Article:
Actors out of Their Elements

You know what I’m talking about right? The funny guy getting all dramatic, or the action dude trying to be funny. I remember watching an interview with Jason Segel where he recalled how difficult it was for comedians to get gigs that weren’t comedy. The crossover from one acting genre to another can sometimes be far apart, but that doesn’t mean that all actors are limited to one type of genre. Here are just a few examples of actors who have stepped out of their usual acting habitat and ventured into some ground considered new for their talents.

  • Ryan Reynolds in Buried

Reynolds has been primarily known for most of his career as a B-movie funny guy in young adult movies. And although he’s had a few gigs here and there that have only slightly pushed his envelope, I believe it was his performance in Buried that let the world know that he is far more capable actor than he previously led us all to believe. In the making of Buried, the movie took 17 days to shoot and during the filming, Reynolds developed a bald spot as well as dislocated his shoulder from having to lie in a coffin for over 2 weeks straight. In addition to his minor injuries, he was able to hold the screen on his own with only the support of voice actors talking to him through a cell phone. After this movie, he proved that he really does have dramatic chops beneath the 6-pack and dirty jokes and sarcastic humor.

  • Mark Wahlberg in The Other Guys and Date Night

Wahlberg has been the tough guy, eye candy, manly man for the majority of his career. It wasn’t until The Happening happened that he got slammed for playing a “wimp.” Then, he turns things around and plays a supporting and utterly hilarious role in Date Night alongside Steve Carell and Tina Fey, who very “graciously” played off his humor. And although The Other Guys could have been shortened by about 45 minutes, Wahlberg again was able to play straight (and occasionally funny) off one of the biggest comedians of our time, Will Ferrell.

  • Emma Stone in The Help

Although Stone is only 23 years old, the majority of her roles have been only supporting until Easy A. And even in that film, with a Golden Globe nomination for Best Actress under her belt, she really didn’t hit drama land until she nabbed the lead role in The Help. Stone’s already had another big year with The Help as well as Crazy, Stupid, Love and a cameo in Friends with Benefits. But the 1960s drama based off the best-selling novel film adaptation showed that Stone has a lot more to give to cinema than just some silly laughs or minor roles in rom coms. She’s clearly capable of being a leading lady in more than just another teen movie.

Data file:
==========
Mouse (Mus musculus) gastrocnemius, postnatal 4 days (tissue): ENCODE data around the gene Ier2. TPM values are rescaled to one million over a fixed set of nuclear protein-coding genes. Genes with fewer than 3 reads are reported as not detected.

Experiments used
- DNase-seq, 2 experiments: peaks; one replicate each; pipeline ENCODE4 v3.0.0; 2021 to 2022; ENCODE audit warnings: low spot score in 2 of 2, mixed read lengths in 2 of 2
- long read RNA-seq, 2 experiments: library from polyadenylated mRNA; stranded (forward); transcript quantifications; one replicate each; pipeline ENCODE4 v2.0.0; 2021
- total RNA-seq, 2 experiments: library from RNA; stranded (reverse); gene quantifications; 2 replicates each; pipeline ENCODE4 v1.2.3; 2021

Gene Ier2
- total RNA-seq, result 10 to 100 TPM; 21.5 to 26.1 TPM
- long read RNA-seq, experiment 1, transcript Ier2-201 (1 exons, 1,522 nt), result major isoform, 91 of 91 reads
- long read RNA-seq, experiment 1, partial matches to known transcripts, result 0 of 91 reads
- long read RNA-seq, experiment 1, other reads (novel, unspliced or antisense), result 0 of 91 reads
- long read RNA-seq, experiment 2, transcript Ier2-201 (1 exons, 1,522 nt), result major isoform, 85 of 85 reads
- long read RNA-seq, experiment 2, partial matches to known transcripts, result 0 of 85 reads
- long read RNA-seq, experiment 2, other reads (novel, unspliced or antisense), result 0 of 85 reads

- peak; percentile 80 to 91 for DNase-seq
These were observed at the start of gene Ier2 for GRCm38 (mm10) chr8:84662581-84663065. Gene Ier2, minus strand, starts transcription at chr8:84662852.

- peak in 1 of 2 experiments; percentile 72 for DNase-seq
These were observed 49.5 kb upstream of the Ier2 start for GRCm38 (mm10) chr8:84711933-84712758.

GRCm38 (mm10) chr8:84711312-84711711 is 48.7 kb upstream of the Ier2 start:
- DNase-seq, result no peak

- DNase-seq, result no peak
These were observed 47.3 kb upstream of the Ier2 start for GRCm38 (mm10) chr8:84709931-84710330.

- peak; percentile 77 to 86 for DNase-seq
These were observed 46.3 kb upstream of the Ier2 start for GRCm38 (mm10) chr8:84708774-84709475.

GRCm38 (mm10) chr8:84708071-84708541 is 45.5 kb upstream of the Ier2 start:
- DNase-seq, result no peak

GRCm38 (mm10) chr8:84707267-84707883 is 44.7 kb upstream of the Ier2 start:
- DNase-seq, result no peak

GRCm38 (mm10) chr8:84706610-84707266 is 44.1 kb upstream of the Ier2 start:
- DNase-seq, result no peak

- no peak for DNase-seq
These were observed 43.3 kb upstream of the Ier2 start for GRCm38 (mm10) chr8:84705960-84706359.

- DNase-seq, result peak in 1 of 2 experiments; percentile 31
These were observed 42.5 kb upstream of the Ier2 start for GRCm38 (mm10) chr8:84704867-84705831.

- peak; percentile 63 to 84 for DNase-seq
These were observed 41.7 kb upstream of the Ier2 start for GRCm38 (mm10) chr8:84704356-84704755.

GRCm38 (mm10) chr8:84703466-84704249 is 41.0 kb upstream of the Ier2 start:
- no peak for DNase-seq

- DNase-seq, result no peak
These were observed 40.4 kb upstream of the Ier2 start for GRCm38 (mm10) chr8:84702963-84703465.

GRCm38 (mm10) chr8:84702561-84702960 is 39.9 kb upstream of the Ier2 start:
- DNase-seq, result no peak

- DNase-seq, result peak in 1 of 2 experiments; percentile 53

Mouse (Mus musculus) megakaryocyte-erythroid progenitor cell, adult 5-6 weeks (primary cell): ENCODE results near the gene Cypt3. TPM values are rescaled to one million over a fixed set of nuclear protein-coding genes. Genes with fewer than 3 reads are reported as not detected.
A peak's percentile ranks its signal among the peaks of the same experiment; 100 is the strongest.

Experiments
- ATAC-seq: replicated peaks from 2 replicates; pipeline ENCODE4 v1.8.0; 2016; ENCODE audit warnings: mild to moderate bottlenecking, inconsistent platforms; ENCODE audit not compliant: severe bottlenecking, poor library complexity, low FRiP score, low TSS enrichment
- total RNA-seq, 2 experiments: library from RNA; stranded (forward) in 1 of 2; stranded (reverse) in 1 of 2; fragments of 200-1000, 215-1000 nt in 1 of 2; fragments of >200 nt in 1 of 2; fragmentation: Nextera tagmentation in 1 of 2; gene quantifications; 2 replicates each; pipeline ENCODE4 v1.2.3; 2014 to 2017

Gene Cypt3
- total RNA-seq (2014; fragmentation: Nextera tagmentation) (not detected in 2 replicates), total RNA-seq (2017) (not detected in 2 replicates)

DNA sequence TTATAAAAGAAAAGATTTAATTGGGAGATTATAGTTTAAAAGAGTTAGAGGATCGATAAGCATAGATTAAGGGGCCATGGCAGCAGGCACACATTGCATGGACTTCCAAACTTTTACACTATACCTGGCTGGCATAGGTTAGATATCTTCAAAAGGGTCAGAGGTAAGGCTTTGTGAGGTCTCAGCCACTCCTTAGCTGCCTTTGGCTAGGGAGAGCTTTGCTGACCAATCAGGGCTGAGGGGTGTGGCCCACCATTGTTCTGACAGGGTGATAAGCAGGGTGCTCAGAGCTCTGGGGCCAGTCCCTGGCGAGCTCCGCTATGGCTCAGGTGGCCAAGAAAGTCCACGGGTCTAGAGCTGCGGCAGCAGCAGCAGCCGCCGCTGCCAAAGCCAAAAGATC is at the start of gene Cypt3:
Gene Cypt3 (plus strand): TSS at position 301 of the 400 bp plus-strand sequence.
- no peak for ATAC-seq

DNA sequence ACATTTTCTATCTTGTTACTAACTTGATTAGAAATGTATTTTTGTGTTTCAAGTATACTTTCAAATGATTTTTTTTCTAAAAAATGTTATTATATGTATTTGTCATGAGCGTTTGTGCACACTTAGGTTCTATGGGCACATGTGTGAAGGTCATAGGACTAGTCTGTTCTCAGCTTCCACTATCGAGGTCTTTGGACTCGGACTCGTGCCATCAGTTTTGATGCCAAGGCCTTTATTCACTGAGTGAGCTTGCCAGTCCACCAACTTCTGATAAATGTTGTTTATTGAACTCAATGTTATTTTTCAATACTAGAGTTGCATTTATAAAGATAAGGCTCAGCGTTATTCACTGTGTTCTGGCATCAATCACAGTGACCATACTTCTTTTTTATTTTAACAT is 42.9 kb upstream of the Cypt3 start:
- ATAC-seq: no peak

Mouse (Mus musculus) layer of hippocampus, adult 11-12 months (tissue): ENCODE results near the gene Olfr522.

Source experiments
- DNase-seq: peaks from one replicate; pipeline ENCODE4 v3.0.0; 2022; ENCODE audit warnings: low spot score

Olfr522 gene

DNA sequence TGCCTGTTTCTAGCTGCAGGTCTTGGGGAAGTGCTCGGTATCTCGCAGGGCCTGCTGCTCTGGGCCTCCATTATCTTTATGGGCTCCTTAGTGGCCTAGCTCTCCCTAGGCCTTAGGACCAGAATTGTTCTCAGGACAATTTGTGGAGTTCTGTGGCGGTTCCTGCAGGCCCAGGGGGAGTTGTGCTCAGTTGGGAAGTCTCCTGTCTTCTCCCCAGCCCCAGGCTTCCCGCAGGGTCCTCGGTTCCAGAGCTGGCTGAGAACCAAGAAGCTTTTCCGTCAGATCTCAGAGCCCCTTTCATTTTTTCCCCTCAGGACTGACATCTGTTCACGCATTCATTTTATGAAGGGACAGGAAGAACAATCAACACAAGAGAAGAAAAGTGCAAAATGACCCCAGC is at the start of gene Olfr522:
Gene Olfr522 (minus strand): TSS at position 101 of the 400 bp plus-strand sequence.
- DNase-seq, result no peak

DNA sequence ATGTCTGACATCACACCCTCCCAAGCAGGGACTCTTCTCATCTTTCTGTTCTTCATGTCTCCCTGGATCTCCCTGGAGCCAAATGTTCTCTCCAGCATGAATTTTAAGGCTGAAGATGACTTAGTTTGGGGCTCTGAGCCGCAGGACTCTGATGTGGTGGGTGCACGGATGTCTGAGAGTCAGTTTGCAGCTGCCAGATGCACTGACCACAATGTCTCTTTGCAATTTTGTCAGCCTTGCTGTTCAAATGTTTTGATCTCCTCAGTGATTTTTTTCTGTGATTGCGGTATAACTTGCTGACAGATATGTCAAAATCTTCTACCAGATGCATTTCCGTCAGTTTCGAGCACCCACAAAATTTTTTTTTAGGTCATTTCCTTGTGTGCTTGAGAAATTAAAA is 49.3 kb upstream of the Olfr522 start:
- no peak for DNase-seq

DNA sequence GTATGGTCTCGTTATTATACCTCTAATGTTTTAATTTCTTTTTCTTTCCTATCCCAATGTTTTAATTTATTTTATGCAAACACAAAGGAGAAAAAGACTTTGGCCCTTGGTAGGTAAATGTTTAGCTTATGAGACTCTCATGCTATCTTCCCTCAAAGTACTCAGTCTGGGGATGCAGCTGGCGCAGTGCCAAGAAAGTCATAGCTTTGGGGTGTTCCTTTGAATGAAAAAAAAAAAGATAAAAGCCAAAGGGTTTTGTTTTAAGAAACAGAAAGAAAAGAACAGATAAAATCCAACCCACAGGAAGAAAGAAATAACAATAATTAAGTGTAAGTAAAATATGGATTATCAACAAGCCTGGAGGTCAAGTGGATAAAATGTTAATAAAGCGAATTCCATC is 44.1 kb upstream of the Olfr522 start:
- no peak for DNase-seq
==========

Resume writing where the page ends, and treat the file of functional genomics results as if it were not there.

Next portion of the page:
• Adam Sandler in Reign Over Me

Perhaps I can’t use this example since I haven’t actually seen Reign Over Me. But from what I’ve read, Sandler is able to portray a heart-broken man dealing with the loss of his family from the 9/11 attacks. This movie is on my Need-To-See list. I’ve always enjoyed a little Adam Sandler humor (mainly his older movies–his newer ones have been crap!), but I’d love to see him entirely out of his element playing a dramatic role.

  • Jim Carrey in The Majestic and The Number 23

Jim Carrey is easily one of the funniest actors today. Between Dumb and Dumber and Liar Liar and Yes Man to name only a few, he has marked his place in funnymanland. But he also has several movies that show he is multi-talented. In The Number 23, Carrey plays a man who finds a book, reads it, and slowly realizes that he was the author. It’s a mind-numbing thriller that forces Carrey to be vulnerable, yet still on a mission. The Majestic holds the place for my favorite Jim Carrey performance yet. Set back in a time when the movies were an event to attend, war was raging on, and Carrey’s character hit his head and landed in a whole new place that took him in as a war hero they thought had died, Carrey brought in what I believe to be one of his best performances ever.